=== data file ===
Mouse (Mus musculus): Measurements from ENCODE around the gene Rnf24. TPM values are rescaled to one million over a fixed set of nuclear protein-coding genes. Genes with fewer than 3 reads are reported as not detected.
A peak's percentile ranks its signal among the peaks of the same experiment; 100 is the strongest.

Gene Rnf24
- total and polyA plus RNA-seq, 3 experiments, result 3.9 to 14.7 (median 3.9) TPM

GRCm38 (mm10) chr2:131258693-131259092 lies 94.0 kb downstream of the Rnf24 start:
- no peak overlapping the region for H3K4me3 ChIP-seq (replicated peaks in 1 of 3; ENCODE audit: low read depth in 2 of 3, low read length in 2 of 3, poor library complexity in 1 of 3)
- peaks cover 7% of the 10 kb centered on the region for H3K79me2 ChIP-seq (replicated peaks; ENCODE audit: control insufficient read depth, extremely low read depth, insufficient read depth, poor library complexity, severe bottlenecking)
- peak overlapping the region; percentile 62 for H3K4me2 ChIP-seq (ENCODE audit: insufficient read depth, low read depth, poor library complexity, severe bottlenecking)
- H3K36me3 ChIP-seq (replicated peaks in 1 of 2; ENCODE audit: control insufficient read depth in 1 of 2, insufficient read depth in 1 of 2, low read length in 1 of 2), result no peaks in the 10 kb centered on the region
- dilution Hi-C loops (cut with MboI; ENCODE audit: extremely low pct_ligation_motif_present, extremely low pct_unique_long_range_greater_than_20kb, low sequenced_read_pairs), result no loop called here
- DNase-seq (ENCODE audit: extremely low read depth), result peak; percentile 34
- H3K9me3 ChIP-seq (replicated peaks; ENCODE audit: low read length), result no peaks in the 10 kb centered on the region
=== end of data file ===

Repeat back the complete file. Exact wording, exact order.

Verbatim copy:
Mouse (Mus musculus): Measurements from ENCODE around the gene Rnf24. TPM values are rescaled to one million over a fixed set of nuclear protein-coding genes. Genes with fewer than 3 reads are reported as not detected.
A peak's percentile ranks its signal among the peaks of the same experiment; 100 is the strongest.

Gene Rnf24
- total and polyA plus RNA-seq, 3 experiments, result 3.9 to 14.7 (median 3.9) TPM

GRCm38 (mm10) chr2:131258693-131259092 lies 94.0 kb downstream of the Rnf24 start:
- no peak overlapping the region for H3K4me3 ChIP-seq (replicated peaks in 1 of 3; ENCODE audit: low read depth in 2 of 3, low read length in 2 of 3, poor library complexity in 1 of 3)
- peaks cover 7% of the 10 kb centered on the region for H3K79me2 ChIP-seq (replicated peaks; ENCODE audit: control insufficient read depth, extremely low read depth, insufficient read depth, poor library complexity, severe bottlenecking)
- peak overlapping the region; percentile 62 for H3K4me2 ChIP-seq (ENCODE audit: insufficient read depth, low read depth, poor library complexity, severe bottlenecking)
- H3K36me3 ChIP-seq (replicated peaks in 1 of 2; ENCODE audit: control insufficient read depth in 1 of 2, insufficient read depth in 1 of 2, low read length in 1 of 2), result no peaks in the 10 kb centered on the region
- dilution Hi-C loops (cut with MboI; ENCODE audit: extremely low pct_ligation_motif_present, extremely low pct_unique_long_range_greater_than_20kb, low sequenced_read_pairs), result no loop called here
- DNase-seq (ENCODE audit: extremely low read depth), result peak; percentile 34
- H3K9me3 ChIP-seq (replicated peaks; ENCODE audit: low read length), result no peaks in the 10 kb centered on the region